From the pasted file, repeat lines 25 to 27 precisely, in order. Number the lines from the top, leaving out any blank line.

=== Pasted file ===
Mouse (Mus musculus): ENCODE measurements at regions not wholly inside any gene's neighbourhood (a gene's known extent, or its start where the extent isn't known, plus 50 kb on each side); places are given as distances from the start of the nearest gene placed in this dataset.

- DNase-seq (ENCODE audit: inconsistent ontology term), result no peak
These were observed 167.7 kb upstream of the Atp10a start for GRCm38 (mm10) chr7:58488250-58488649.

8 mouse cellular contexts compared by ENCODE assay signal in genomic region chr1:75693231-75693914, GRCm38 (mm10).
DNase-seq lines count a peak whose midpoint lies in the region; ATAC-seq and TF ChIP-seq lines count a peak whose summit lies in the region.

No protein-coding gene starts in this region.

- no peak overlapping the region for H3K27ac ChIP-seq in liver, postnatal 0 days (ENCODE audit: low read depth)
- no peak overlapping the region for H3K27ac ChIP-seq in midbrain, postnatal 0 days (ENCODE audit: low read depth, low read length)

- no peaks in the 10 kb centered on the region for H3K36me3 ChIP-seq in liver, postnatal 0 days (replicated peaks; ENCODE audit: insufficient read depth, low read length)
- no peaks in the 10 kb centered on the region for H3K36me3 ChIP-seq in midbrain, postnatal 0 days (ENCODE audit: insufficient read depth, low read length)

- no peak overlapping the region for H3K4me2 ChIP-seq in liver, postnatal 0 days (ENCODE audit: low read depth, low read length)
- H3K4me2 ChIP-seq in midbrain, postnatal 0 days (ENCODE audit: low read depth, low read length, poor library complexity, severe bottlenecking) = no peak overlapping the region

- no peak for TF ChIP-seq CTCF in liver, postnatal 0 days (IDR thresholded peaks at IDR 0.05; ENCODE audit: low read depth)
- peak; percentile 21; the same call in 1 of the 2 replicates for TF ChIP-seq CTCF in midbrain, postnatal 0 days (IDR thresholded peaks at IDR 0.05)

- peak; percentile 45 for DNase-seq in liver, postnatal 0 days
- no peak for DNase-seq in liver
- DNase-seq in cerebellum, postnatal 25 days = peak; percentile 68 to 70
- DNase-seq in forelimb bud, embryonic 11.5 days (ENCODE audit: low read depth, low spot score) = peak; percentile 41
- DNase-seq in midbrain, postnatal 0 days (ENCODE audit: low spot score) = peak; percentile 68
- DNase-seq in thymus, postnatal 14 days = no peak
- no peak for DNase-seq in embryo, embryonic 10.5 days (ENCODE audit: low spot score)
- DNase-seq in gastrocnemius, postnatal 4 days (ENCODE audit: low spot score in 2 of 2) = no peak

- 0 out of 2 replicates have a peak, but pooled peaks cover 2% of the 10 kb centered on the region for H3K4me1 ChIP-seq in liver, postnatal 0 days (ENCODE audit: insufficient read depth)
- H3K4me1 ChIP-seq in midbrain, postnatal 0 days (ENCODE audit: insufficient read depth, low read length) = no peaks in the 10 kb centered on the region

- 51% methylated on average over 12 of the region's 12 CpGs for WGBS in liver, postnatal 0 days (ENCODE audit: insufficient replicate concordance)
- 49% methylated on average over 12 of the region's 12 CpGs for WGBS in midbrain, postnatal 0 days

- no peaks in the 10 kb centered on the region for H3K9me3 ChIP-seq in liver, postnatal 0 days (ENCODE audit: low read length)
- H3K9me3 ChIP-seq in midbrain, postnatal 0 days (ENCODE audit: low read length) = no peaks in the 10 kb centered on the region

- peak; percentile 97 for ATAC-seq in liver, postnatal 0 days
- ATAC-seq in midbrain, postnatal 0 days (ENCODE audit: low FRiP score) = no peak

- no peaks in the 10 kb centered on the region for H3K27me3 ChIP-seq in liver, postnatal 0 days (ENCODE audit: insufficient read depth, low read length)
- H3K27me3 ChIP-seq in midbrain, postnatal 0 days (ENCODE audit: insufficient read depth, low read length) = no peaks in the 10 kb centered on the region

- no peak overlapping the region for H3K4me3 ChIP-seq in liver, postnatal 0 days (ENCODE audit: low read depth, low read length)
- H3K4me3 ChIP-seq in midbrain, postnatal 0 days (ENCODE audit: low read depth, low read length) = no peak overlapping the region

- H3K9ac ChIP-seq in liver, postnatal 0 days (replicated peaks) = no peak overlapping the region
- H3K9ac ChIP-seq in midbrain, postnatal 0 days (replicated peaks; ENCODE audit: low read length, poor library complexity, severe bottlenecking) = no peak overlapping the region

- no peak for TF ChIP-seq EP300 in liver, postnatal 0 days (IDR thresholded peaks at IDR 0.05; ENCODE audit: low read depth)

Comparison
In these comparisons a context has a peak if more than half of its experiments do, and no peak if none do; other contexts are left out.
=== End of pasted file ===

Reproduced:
- 51% methylated on average over 12 of the region's 12 CpGs for WGBS in liver, postnatal 0 days (ENCODE audit: insufficient replicate concordance)
- 49% methylated on average over 12 of the region's 12 CpGs for WGBS in midbrain, postnatal 0 days

- no peaks in the 10 kb centered on the region for H3K9me3 ChIP-seq in liver, postnatal 0 days (ENCODE audit: low read length)